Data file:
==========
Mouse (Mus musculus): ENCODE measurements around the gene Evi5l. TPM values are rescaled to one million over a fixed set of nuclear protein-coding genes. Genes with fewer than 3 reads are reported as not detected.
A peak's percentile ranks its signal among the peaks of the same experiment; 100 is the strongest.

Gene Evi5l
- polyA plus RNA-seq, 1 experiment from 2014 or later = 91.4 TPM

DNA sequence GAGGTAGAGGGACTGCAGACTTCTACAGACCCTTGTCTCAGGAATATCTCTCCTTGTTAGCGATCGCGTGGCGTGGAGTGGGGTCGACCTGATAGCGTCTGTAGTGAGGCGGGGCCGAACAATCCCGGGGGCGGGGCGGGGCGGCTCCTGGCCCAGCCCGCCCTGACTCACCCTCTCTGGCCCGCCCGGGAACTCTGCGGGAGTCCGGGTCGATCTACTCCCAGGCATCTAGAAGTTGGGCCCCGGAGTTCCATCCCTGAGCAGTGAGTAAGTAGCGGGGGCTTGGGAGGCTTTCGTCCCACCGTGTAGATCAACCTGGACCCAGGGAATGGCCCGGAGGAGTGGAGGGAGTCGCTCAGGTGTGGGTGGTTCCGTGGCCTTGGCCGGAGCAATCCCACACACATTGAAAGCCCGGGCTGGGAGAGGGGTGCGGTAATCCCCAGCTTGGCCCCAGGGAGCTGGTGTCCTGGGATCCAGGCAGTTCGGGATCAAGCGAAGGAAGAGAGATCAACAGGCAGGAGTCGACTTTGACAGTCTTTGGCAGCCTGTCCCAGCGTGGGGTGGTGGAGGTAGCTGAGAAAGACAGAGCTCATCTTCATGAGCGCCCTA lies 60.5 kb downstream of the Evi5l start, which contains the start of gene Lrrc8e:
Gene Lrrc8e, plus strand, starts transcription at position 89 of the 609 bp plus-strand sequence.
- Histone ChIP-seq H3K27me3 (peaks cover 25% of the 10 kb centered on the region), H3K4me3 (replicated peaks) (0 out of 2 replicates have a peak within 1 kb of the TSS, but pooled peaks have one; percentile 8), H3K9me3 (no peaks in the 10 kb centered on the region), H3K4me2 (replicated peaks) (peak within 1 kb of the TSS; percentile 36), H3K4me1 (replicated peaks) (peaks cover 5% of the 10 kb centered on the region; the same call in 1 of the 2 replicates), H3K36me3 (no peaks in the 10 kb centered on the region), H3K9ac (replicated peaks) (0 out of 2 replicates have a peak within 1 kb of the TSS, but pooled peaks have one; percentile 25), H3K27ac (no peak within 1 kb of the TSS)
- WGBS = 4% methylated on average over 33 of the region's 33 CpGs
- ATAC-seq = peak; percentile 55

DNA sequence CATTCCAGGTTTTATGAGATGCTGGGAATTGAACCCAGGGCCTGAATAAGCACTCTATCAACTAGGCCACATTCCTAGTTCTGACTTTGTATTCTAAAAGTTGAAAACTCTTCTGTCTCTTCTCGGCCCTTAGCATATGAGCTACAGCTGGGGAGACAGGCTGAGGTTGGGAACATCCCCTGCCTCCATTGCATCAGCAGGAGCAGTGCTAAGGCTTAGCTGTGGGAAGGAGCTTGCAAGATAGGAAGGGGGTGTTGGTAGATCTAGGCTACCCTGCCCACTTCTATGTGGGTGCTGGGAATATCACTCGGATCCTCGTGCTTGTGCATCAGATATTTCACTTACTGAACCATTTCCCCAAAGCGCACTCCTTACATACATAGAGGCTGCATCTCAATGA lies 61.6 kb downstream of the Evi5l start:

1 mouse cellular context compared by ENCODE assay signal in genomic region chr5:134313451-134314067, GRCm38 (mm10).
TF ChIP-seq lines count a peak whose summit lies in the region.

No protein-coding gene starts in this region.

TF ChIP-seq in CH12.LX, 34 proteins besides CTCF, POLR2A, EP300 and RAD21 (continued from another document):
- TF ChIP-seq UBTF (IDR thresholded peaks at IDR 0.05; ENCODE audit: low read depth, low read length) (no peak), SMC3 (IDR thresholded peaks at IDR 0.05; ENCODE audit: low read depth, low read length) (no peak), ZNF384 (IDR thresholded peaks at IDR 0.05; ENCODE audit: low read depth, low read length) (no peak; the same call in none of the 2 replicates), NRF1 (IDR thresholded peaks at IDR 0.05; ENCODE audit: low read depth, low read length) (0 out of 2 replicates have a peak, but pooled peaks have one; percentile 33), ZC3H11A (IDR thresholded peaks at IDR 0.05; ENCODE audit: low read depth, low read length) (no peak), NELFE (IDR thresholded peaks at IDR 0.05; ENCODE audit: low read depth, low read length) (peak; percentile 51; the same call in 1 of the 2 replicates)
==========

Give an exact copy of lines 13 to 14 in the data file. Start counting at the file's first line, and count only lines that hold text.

No protein-coding gene starts in this region.

TF ChIP-seq in CH12.LX, 34 proteins besides CTCF, POLR2A, EP300 and RAD21 (continued from another document):